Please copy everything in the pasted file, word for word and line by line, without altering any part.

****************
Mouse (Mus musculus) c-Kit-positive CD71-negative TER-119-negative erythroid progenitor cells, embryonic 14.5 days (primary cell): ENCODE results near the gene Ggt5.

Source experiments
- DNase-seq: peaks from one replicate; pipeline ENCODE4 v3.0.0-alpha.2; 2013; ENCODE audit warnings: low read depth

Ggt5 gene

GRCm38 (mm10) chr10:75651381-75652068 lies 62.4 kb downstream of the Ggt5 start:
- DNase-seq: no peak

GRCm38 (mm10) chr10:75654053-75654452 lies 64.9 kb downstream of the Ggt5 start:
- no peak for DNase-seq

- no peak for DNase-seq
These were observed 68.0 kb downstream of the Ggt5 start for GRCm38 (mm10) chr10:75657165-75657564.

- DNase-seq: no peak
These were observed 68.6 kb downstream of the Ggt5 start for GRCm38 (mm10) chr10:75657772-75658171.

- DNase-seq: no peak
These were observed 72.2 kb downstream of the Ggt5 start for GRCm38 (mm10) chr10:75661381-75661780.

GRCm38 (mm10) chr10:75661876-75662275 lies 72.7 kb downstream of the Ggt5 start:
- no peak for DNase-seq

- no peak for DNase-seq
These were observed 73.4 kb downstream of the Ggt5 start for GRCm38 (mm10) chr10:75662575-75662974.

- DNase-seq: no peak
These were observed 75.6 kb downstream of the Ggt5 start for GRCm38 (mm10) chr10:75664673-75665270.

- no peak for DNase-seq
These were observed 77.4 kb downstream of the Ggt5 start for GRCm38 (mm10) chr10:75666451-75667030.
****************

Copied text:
Mouse (Mus musculus) c-Kit-positive CD71-negative TER-119-negative erythroid progenitor cells, embryonic 14.5 days (primary cell): ENCODE results near the gene Ggt5.

Source experiments
- DNase-seq: peaks from one replicate; pipeline ENCODE4 v3.0.0-alpha.2; 2013; ENCODE audit warnings: low read depth

Ggt5 gene

GRCm38 (mm10) chr10:75651381-75652068 lies 62.4 kb downstream of the Ggt5 start:
- DNase-seq: no peak

GRCm38 (mm10) chr10:75654053-75654452 lies 64.9 kb downstream of the Ggt5 start:
- no peak for DNase-seq

- no peak for DNase-seq
These were observed 68.0 kb downstream of the Ggt5 start for GRCm38 (mm10) chr10:75657165-75657564.

- DNase-seq: no peak
These were observed 68.6 kb downstream of the Ggt5 start for GRCm38 (mm10) chr10:75657772-75658171.

- DNase-seq: no peak
These were observed 72.2 kb downstream of the Ggt5 start for GRCm38 (mm10) chr10:75661381-75661780.

GRCm38 (mm10) chr10:75661876-75662275 lies 72.7 kb downstream of the Ggt5 start:
- no peak for DNase-seq

- no peak for DNase-seq
These were observed 73.4 kb downstream of the Ggt5 start for GRCm38 (mm10) chr10:75662575-75662974.

- DNase-seq: no peak
These were observed 75.6 kb downstream of the Ggt5 start for GRCm38 (mm10) chr10:75664673-75665270.

- no peak for DNase-seq
These were observed 77.4 kb downstream of the Ggt5 start for GRCm38 (mm10) chr10:75666451-75667030.